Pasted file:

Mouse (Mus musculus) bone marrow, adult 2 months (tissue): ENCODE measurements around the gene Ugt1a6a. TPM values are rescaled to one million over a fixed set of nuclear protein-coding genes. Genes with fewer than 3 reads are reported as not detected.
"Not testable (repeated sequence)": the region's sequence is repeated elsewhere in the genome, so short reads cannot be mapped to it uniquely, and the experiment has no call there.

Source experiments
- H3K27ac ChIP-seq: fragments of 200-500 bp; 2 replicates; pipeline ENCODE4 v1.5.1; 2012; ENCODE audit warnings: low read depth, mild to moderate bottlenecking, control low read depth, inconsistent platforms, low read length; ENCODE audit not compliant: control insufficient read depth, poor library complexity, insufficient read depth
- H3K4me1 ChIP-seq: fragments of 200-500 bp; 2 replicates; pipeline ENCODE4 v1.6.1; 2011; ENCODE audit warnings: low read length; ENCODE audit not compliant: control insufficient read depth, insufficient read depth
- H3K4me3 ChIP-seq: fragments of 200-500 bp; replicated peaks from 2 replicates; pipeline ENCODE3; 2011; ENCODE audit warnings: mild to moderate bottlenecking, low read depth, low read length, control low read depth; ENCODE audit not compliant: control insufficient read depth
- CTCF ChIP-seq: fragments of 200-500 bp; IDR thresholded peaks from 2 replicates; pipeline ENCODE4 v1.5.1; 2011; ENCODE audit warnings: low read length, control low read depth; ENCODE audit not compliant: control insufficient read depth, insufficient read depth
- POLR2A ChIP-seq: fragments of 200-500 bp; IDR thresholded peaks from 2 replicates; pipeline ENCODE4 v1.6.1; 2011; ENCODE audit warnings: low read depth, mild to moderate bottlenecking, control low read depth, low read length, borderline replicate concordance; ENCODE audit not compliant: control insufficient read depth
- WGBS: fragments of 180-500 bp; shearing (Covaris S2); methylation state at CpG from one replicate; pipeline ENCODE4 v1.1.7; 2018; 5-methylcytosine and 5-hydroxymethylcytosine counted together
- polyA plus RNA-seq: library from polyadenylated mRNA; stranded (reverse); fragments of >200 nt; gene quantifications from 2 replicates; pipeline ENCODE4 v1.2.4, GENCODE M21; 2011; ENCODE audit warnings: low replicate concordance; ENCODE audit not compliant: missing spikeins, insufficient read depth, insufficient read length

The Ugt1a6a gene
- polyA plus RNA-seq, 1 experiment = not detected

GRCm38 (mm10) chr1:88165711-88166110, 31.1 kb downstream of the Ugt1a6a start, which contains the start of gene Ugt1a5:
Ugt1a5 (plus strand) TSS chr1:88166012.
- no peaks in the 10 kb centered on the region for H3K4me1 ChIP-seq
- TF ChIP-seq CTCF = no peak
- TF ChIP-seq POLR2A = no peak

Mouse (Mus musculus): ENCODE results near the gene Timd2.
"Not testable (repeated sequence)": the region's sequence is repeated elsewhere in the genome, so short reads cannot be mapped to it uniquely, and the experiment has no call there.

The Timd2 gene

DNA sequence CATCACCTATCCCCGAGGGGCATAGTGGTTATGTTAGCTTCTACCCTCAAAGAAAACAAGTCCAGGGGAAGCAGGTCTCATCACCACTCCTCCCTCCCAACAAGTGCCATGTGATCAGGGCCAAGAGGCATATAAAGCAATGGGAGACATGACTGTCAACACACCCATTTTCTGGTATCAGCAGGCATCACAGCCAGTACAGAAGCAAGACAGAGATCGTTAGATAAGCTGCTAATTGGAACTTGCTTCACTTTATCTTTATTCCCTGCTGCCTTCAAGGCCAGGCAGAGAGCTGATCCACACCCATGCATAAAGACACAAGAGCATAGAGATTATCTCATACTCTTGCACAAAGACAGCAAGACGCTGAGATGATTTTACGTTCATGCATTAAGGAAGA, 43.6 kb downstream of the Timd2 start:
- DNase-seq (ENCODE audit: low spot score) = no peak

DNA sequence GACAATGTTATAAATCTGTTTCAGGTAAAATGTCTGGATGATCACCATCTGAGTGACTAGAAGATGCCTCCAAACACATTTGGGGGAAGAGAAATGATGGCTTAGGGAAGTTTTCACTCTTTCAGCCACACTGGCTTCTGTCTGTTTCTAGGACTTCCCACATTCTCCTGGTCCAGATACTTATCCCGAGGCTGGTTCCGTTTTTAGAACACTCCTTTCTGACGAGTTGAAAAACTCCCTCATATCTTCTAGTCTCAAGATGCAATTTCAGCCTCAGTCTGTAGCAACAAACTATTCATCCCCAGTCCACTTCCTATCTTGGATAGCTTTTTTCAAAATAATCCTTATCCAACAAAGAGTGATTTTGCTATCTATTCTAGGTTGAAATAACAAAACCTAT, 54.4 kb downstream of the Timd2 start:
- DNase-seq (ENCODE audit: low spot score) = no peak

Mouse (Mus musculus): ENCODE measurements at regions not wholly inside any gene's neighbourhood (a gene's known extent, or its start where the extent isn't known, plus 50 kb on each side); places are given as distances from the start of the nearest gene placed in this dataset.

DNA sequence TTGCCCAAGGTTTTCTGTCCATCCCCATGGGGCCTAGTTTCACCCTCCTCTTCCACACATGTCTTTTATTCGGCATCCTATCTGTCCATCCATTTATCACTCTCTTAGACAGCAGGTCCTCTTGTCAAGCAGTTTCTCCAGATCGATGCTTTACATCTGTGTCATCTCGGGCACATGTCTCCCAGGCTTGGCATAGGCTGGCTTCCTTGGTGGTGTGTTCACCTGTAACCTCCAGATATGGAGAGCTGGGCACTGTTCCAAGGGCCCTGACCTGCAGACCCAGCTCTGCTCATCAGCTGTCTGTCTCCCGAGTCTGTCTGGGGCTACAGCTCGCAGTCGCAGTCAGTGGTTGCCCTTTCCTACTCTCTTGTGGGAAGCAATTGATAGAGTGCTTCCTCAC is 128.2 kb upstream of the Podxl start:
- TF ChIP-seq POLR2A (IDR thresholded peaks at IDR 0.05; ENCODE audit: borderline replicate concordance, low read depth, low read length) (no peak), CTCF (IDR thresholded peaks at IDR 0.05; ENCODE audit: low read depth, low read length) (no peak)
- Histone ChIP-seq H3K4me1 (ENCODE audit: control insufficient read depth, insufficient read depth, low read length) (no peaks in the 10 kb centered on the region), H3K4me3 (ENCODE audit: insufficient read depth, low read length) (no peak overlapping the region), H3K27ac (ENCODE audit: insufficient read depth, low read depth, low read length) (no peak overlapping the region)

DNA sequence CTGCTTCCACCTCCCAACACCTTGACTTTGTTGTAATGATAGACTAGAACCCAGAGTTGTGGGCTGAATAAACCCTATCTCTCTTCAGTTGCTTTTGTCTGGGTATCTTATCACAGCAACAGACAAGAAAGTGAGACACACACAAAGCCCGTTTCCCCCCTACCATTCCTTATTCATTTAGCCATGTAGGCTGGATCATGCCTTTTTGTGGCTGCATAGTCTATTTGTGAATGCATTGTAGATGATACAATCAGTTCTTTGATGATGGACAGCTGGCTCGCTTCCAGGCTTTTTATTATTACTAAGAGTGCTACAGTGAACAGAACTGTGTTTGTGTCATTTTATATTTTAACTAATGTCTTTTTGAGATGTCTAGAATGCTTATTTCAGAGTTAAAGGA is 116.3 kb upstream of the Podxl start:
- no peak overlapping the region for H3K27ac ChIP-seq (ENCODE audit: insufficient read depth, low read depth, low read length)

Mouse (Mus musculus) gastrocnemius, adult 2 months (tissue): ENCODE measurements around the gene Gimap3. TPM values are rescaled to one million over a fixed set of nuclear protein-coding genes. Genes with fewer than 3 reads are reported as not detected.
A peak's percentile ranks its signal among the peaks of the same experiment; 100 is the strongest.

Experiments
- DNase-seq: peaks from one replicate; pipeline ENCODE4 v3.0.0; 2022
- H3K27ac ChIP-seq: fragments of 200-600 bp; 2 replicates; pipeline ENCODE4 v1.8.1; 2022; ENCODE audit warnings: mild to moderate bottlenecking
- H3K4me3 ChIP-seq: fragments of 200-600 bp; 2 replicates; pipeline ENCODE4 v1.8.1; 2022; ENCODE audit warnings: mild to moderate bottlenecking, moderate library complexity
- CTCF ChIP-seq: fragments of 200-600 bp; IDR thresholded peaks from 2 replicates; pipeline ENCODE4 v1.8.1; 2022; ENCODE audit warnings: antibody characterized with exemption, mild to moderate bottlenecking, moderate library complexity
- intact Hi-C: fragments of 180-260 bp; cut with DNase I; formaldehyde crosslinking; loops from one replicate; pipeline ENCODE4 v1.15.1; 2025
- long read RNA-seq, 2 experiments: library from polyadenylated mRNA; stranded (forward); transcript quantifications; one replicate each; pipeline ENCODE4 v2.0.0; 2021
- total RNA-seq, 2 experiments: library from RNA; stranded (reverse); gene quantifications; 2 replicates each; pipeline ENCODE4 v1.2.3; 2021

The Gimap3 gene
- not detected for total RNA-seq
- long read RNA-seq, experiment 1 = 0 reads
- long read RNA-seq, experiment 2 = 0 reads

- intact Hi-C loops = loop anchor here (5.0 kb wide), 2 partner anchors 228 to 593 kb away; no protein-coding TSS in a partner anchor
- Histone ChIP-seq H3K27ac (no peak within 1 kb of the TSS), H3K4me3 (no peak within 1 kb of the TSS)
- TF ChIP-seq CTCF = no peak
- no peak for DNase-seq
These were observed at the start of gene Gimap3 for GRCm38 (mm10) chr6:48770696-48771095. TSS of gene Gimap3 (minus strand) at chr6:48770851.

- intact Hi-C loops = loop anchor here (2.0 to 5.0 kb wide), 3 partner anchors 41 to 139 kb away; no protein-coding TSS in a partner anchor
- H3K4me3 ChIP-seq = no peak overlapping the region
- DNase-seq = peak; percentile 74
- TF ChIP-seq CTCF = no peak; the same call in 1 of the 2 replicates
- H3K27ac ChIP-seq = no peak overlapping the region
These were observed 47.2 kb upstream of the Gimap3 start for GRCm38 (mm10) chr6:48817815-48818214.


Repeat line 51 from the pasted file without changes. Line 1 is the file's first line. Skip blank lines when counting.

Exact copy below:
- H3K4me3 ChIP-seq = no peak overlapping the region